Local history: the earliest known settlements in Exmouth

The view today looking from the Point to Starcross

The view today looking from the Point to Starcross - Credit: Mike Menhenitt

Welcome to the first regular feature on aspects of the history of Exmouth. Much of course has been written about our town over time in both books and magazine articles. Sometimes the accuracies of these have been questioned but as always, some historians have put their own personal slant on that aspect of history they are writing about. The aim of this column is to help those with a passing interest in the history of Exmouth rather than provide a detailed scholarly paper. If it encourages you to want to delve deeper then so much the better! 

Where do we begin then? It has been suggested that the history of Exmouth began around a thousand years ago with a crude ferry running between Starcross and a landing stage at the beach. The picture shows the view from The Point across the estuary to Starcross as it is today. A further theory is that earlier than this, fishermen were working around the area known as The Point and had established a settlement there. It is perhaps more likely that around 8000 BC, when Britain became an island and Devon as we know it was beginning to take shape, Stone Age peoples followed by Palaeolothic and then Neolithic peoples inhabited parts of Devon and it was these latter ones who established a settlement in or around what we now know as Exmouth. Evidence for this exists in the thousands of flint tools found in the area and it is thought they were the ones who first constructed defence works on Woodbury Common.  

Around 2000 BC the Bronze Age folk arrived here and a sword of that time has since been discovered on the Pole Sands. This is on show at the British Museum with a replica at Exmouth Museum. These people established a settlement near the beach but also moved inland and further fortified land on Woodbury Common with the beginnings of a mound known as Woodbury Castle, which is still there today, as the picture below shows.  

Inside Woodbury Castle, the Iron Age hill fort

Inside Woodbury Castle, the Iron Age hill fort - Credit: Mike Menhenitt

It is 175 metres above sea level and gives far reaching views across the river Exe. Bronze Age peoples established themselves on both sides of the Exe estuary and it is likely that two of their routes crossed Woodbury Common and met at what is now called Four Firs crossroads. The common at that time was largely forested and there were few clearings as there are today. It is the Bronze Age peoples who further constructed the many stone rows, stone circles and barrows across Devon which had first been built by much earler peoples.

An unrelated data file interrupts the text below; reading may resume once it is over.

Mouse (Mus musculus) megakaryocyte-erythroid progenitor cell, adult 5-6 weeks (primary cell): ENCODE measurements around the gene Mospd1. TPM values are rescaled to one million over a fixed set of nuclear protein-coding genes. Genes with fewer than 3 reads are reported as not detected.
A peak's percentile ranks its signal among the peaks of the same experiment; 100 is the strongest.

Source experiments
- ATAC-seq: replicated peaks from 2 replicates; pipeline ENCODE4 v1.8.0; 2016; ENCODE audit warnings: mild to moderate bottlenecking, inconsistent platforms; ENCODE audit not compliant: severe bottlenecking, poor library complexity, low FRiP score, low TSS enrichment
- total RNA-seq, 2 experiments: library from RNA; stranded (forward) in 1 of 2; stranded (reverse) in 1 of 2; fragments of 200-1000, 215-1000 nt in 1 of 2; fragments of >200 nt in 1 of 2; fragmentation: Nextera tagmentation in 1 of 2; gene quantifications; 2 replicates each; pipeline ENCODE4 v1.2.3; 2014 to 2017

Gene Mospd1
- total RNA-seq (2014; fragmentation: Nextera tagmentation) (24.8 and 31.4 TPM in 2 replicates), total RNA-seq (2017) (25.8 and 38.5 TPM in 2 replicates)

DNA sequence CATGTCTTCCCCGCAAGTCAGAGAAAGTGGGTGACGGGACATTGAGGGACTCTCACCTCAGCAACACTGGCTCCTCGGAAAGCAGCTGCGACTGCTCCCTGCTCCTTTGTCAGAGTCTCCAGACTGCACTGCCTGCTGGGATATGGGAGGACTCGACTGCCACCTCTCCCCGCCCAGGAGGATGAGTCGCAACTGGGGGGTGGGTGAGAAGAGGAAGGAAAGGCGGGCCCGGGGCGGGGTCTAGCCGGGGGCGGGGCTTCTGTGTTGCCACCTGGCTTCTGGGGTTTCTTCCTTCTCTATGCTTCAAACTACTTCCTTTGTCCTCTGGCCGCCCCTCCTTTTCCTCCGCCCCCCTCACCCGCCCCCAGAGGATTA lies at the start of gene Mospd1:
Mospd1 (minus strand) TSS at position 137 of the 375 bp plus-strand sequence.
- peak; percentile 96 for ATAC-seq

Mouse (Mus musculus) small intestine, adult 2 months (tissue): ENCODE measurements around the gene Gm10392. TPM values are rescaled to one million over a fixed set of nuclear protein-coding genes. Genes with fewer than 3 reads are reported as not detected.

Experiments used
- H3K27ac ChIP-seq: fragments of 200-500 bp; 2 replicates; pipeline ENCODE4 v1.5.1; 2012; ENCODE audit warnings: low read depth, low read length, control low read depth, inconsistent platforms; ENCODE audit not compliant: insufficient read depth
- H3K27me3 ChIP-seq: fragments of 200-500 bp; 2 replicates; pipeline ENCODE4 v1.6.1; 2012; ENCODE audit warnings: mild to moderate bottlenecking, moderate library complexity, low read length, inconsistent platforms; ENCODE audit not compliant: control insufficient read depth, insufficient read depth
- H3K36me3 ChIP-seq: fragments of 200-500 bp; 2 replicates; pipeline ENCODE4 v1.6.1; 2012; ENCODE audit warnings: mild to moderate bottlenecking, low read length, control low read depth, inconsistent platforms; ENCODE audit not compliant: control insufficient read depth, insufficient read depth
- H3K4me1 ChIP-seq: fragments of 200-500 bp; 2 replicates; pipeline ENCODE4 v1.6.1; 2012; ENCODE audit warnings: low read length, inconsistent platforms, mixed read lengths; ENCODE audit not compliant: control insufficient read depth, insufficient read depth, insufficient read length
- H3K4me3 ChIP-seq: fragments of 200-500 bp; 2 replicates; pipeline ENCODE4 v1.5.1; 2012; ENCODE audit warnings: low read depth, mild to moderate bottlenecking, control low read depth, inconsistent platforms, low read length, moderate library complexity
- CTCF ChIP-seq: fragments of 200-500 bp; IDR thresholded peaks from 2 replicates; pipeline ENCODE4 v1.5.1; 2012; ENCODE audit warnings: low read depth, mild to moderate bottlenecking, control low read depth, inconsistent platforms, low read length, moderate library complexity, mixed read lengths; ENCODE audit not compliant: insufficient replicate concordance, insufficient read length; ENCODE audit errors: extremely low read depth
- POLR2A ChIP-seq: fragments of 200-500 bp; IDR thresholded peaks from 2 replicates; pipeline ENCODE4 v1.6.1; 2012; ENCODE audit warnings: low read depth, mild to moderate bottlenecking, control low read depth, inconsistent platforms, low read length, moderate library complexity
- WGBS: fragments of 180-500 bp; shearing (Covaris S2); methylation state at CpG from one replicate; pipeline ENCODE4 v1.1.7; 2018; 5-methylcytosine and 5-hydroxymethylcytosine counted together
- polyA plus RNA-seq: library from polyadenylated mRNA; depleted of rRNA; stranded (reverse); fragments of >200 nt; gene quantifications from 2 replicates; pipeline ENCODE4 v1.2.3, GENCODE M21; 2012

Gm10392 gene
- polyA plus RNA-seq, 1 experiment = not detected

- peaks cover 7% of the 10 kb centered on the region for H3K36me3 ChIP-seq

Barrows are ancient burial mounds of which there are several on Woodbury Common and two of them can be found only a short walk north of the castle. Purchase of the Ordnance Survey Explorer map will enable you to walk across the common and find and enjoy these ancient monuments and imagine these ancient peoples walking where you now do. 

Next time we will explore the coming of the Iron Age and Celtic tribes and you can discover how Exmouth got its name. 

Local historian and committee member of the Society of Exmouth Museum, Mike Menhenitt

Local historian and committee member of the Society of Exmouth Museum, Mike Menhenitt - Credit: Mike Menhenitt

About the author: Mike is a local historian and committee member of the Society of Exmouth Museum. He was brought up in the town from the mid 1950s and he is related to the Clapp family of Clapp’s Café that was on the corner of Rolle Street and Strand for 200 years. His grandfather, Leslie Clapp, was the last member of the family to run the business until 1966 when on his retirement the café ceased to trade and a longstanding part of the history of Exmouth came to an end. Mike’s mother Pauline Clapp lived in the town until her death in 2007 and after being away for his work since the early 1970s Mike returned to live in Exmouth in 2020. He has had various magazine articles published and also a book on the Menhenitt family, which he researched and it charts the history of his family over one thousand years in Cornwall. 

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